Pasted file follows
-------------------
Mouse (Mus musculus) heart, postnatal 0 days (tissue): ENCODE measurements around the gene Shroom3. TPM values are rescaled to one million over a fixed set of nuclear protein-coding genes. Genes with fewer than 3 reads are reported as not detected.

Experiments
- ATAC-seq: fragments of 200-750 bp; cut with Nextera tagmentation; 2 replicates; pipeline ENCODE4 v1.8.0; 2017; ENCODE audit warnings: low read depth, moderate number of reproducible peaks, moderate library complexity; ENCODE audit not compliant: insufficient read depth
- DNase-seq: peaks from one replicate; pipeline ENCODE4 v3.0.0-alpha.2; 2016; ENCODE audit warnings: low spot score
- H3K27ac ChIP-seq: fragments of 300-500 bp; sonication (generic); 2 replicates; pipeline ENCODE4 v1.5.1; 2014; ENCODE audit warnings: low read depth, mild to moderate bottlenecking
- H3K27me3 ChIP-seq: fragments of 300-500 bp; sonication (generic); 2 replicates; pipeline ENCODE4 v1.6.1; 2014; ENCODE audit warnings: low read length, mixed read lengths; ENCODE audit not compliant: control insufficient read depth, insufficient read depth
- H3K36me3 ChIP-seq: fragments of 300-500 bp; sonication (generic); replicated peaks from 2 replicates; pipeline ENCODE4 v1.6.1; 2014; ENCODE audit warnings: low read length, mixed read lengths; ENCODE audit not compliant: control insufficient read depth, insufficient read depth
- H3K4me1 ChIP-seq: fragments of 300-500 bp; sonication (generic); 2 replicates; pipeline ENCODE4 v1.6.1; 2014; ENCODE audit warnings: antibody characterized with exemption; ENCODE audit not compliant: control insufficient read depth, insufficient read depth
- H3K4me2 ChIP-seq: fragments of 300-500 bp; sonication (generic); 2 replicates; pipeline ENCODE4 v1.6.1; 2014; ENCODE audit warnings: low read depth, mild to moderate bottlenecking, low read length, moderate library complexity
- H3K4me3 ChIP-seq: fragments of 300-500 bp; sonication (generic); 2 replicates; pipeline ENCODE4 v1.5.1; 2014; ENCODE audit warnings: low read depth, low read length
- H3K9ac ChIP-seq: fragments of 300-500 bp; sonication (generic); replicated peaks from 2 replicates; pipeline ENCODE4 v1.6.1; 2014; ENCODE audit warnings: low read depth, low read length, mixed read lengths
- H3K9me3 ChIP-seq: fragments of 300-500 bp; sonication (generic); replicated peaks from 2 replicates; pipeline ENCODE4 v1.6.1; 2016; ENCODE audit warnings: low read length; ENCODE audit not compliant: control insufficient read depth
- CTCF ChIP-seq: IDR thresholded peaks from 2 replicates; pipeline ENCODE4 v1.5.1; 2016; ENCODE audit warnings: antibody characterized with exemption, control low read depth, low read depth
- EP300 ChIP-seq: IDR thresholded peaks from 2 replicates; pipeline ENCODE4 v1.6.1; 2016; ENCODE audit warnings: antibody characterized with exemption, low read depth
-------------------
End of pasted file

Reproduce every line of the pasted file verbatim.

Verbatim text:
Mouse (Mus musculus) heart, postnatal 0 days (tissue): ENCODE measurements around the gene Shroom3. TPM values are rescaled to one million over a fixed set of nuclear protein-coding genes. Genes with fewer than 3 reads are reported as not detected.

Experiments
- ATAC-seq: fragments of 200-750 bp; cut with Nextera tagmentation; 2 replicates; pipeline ENCODE4 v1.8.0; 2017; ENCODE audit warnings: low read depth, moderate number of reproducible peaks, moderate library complexity; ENCODE audit not compliant: insufficient read depth
- DNase-seq: peaks from one replicate; pipeline ENCODE4 v3.0.0-alpha.2; 2016; ENCODE audit warnings: low spot score
- H3K27ac ChIP-seq: fragments of 300-500 bp; sonication (generic); 2 replicates; pipeline ENCODE4 v1.5.1; 2014; ENCODE audit warnings: low read depth, mild to moderate bottlenecking
- H3K27me3 ChIP-seq: fragments of 300-500 bp; sonication (generic); 2 replicates; pipeline ENCODE4 v1.6.1; 2014; ENCODE audit warnings: low read length, mixed read lengths; ENCODE audit not compliant: control insufficient read depth, insufficient read depth
- H3K36me3 ChIP-seq: fragments of 300-500 bp; sonication (generic); replicated peaks from 2 replicates; pipeline ENCODE4 v1.6.1; 2014; ENCODE audit warnings: low read length, mixed read lengths; ENCODE audit not compliant: control insufficient read depth, insufficient read depth
- H3K4me1 ChIP-seq: fragments of 300-500 bp; sonication (generic); 2 replicates; pipeline ENCODE4 v1.6.1; 2014; ENCODE audit warnings: antibody characterized with exemption; ENCODE audit not compliant: control insufficient read depth, insufficient read depth
- H3K4me2 ChIP-seq: fragments of 300-500 bp; sonication (generic); 2 replicates; pipeline ENCODE4 v1.6.1; 2014; ENCODE audit warnings: low read depth, mild to moderate bottlenecking, low read length, moderate library complexity
- H3K4me3 ChIP-seq: fragments of 300-500 bp; sonication (generic); 2 replicates; pipeline ENCODE4 v1.5.1; 2014; ENCODE audit warnings: low read depth, low read length
- H3K9ac ChIP-seq: fragments of 300-500 bp; sonication (generic); replicated peaks from 2 replicates; pipeline ENCODE4 v1.6.1; 2014; ENCODE audit warnings: low read depth, low read length, mixed read lengths
- H3K9me3 ChIP-seq: fragments of 300-500 bp; sonication (generic); replicated peaks from 2 replicates; pipeline ENCODE4 v1.6.1; 2016; ENCODE audit warnings: low read length; ENCODE audit not compliant: control insufficient read depth
- CTCF ChIP-seq: IDR thresholded peaks from 2 replicates; pipeline ENCODE4 v1.5.1; 2016; ENCODE audit warnings: antibody characterized with exemption, control low read depth, low read depth
- EP300 ChIP-seq: IDR thresholded peaks from 2 replicates; pipeline ENCODE4 v1.6.1; 2016; ENCODE audit warnings: antibody characterized with exemption, low read depth